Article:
I wholeheartedly believe that we’d still be living in the 80’s if the 80’s hadn’t caught AIDS. The shock of a new STD that couldn’t be solved with a penicillin shot in the ass was too much for the decade to take, and somehow having to wear condoms made us more sensitive, thus giving us the Sensitive Guy and movies where bad things only happened to people who deserved it.
Comedy rebelled against the Sensitive Guy with foul mouthed comedians like Sam Kinison and Dice Clay, and the skyrocketing success of shock jocks on the radio. I remember watching Sam and Dice on HBO. With my grandmother. Even she thought they were hilarious. She was one of a kind. Dice had runaway success after his HBO special “The Diceman Cometh,” but before ’88 he wasn’t as well-known, except for an appearance in a Rodney Dangerfield showcase and a recurring part on Crime Story.
He had his own movie 2 years later in The Adventures of Ford Fairlane, but I actually like his role in Casual Sex? a lot better. He’s more under control and played for laughs instead of trying to be the guy insulting everybody. Even the Diceman can be tamed, though in this movie he’s called The Vin Man. “I’m the best from the East, I’m a wild ‘n crazy beast, I’m the Vin Man!”
The movie centers around Lea Thompson and Victoria Jackson as two girls trying to have sex in the 80’s without getting the AIDS. It’s based on a play and it shows, as the movie begins with them on a black stage talking about how easy sex used to be, and how hard it is to get a nice hard one now. Yep, it’s a romantic comedy, but it’s got Dice Clay and nudity to keep the guys entertained.
The gals decide to go to a Spa Resort to meet some Healthy Undiseased people, and hop the bus from L.A. out to the sticks. There they meet a variety of 80’s douchebags – the cold analyst, immature guys, and the topper, The Vin Man. His line is “I came all da way from New York ta meetchoo.” He’s got the pompadour, a chest like a bathroom rug, and of course the Dice attitude.
Lea gets hooked up with him at the social dance that night, but he doesn’t get very far. The girls give up and head back to their room with SNL star Mary Gross, who plays her twitchy character. And she also shows them lewd gyrations and things men were not meant to see her do.
Dice meets Stacy at the funny hat social.
The girls get attached to two guys; Victoria Jackson likes a psychiatrist, and Lea likes a trainer who wants to be a musician. The psychiatrist is the kind of guy who puts the “anal” in analyst, and dumps Victoria right before she’s about to get the sex she craves. Instead, she ends up alone the next night, talking to the Vin Man on the beach.
Various interludes include an escape to the nude beach, where we are treated to that late 80’s Puritanical invention, the side boob. Up until the mid-80’s, we got the gratuitous breast; then the side boob reigned, and now we have Apatow and the Gratuitous Wang. To save us from corruption by boobies, the gals daydream face-down on the beach.
Victoria dreams about her doctor finding that she has “herpes simplex I and II, trichomonas, gonorrhea, acute immune deficiency syndrome related complex, vulvar lesions, secondary syphilis, venereal warts, and a potentially unbearable case of crabs.” Her doc is the moustache guy from Not Necessarily the News, an HBO comedy show from the 80’s.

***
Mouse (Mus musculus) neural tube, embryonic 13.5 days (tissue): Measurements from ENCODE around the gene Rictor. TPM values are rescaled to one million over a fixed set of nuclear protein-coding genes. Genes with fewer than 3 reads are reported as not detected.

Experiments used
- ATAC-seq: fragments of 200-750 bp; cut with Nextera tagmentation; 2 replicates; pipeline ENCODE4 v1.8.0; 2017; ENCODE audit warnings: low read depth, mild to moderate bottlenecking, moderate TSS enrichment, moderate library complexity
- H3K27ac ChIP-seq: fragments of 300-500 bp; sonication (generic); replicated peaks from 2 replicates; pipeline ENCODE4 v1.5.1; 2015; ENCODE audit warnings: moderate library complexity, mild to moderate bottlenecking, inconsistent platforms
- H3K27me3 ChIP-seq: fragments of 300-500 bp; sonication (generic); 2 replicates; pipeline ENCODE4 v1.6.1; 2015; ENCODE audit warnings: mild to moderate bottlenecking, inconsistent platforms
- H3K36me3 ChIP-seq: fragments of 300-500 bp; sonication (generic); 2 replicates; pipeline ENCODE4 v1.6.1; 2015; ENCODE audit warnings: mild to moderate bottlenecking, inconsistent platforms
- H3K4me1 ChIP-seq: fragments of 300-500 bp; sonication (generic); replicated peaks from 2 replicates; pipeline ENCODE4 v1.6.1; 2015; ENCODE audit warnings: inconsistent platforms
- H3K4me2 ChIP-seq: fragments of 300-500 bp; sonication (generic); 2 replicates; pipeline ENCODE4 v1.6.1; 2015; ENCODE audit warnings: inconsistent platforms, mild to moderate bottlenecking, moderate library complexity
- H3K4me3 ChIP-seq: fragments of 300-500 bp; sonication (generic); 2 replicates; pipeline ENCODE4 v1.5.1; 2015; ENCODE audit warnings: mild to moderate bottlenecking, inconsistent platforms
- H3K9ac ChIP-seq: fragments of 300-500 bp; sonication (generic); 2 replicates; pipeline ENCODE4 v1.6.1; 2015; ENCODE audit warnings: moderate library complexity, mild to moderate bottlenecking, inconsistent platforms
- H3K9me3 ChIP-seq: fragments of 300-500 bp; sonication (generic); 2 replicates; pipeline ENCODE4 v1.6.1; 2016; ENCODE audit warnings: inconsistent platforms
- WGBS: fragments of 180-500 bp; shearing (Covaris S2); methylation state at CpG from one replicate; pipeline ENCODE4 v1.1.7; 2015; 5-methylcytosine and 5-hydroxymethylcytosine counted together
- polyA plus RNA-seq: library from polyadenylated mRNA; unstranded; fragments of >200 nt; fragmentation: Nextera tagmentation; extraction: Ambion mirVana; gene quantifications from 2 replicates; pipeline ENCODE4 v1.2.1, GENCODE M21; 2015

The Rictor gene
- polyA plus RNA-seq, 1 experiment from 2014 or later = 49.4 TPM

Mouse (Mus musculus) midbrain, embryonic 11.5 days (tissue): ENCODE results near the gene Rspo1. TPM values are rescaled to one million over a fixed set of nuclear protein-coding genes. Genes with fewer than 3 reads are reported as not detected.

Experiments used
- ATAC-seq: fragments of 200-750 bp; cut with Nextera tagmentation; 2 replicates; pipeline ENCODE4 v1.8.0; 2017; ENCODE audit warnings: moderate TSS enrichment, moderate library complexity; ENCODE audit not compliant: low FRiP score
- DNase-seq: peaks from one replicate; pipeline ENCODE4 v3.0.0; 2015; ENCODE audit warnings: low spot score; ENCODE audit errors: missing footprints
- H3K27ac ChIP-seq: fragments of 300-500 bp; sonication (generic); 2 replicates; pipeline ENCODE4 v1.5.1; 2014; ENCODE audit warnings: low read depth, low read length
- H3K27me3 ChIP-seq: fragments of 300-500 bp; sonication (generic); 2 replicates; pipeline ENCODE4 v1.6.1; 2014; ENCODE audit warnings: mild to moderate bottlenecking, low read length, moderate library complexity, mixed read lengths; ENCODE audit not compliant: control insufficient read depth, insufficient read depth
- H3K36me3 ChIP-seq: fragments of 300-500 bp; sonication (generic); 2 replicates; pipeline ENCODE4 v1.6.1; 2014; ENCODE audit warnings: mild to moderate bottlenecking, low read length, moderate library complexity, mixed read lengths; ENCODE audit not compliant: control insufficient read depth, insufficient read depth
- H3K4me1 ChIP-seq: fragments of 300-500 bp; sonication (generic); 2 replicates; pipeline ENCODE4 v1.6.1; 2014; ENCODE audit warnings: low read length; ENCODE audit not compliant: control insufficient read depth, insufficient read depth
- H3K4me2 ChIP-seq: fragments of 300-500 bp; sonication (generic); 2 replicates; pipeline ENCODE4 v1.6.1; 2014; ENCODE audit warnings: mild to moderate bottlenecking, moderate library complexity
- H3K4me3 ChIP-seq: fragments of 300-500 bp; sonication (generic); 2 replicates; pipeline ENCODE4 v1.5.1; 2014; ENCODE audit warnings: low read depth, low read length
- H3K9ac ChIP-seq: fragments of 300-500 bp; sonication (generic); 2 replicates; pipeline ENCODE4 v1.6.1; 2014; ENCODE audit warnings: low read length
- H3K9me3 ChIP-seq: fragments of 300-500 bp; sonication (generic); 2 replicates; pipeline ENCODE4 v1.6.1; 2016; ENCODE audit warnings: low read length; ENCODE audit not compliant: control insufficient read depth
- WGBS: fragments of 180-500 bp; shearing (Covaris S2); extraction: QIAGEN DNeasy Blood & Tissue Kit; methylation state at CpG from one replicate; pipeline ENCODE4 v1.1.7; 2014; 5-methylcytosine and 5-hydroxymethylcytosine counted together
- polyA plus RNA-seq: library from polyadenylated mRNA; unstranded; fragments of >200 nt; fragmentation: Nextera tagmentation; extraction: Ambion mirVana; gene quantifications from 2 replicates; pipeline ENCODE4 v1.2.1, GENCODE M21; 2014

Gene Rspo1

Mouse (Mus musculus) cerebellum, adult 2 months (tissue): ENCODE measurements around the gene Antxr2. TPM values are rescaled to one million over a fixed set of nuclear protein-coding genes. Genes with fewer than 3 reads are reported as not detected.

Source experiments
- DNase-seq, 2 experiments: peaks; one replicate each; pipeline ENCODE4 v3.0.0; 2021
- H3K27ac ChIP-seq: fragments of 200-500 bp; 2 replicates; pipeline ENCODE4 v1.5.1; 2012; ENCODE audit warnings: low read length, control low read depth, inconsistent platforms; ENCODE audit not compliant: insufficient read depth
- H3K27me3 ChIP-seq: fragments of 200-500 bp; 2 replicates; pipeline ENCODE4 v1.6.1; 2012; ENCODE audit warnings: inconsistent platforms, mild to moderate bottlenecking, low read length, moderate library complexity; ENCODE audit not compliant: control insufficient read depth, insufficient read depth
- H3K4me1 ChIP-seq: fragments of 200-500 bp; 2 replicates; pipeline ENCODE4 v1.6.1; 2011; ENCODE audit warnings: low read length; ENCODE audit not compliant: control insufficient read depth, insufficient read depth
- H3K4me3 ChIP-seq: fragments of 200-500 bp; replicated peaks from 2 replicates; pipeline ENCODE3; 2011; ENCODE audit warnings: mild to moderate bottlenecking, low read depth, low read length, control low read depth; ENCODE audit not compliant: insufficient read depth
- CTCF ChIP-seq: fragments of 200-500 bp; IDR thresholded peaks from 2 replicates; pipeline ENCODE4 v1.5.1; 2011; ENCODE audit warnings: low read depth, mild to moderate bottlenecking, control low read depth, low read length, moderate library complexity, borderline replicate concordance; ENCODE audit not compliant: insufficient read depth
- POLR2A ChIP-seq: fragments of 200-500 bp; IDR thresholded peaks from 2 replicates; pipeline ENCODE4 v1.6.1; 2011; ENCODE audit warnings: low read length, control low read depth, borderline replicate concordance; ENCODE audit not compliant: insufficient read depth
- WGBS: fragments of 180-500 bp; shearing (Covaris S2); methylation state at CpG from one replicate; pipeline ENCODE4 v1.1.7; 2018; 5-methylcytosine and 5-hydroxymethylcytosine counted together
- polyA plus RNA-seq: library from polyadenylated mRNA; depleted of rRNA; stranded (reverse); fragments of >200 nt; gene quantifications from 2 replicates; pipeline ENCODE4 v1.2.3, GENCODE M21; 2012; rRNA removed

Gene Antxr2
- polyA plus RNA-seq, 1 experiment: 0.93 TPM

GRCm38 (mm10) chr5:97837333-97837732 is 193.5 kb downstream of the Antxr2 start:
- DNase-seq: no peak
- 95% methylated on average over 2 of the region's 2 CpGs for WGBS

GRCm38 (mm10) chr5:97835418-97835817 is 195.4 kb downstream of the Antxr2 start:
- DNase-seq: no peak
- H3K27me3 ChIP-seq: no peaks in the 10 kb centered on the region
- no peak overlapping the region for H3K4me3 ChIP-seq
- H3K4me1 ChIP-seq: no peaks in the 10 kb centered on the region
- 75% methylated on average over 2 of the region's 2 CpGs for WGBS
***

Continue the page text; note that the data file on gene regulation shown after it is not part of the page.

Victoria does get lucky with the unemployed musician, but you can imagine how this is going to work out, if you know girls who’ve dated unemployed musicians. They hit it off and head back to her apartment, but she soon finds out all he owns are a few dirty towels and a guitar, and his idea of contributing to the household is buying waffles.
While she’s stuck in this nightmare, Victoria hits it off with a shy personal trainer named Jamie, and the Vin Man asks around for relationship advice. Someone gives him The Pretend You’re Sensitive Handbook, and he studies it dutifully.
When Lea finally kicks out her deadbeat boyfriend, she comes back to get Victoria, only to find that now she’s the lonely one. And the Vin Man is spouting funny attempts at being sensitive, like “I respect your strength, Stacy, and I think you’ve got a lot of potential!” As only Dice Clay could do.
Dice trying to be Sensitive.
When Lea heads back home, defeated in her quest for sex with a guy who’s not a helpless manchild, Dice humbly asks for a ride back to the bus station and they talk about relationships. The story works because it takes a while to see where things are going. The girls head back home, Victoria with her new boyfriend and Lea alone; if you can imagine Lea Thompson not having her pick of the guys.
Some time later she gets a letter from the Vin Man, about how he’s changed as a person. It’s one of the funnier parts of the film. Us Jersey boys were amused when Dice walks into a library and there’s a newspaper box reading “New Jersey News.” Also that all the guys are guidos going “oooh! ahhh!” over a bimbo walking by.
New Jersey imagined by Los Angelenos.
They meet again on New Year’s Eve; he’s driven across the country to see her. Nowadays this would be called stalking, and a restraining order would be filed. But in rom-com land, all is forgiven. We see them six years later on Christmas, and the Vin man is now a family man, tied down by 2 kids and a Golden Lab.
Happy ending!, gg-gg-g-guh! Ohhh! Unbelievable!
Overall, it’s a good 80’s rom-com. It doesn’t have a great reputation because the girl humor is clever, but isn’t always funny for the guys. And Dice Clay wasn’t very popular with women. So the movie has a small fanbase. Namely, me.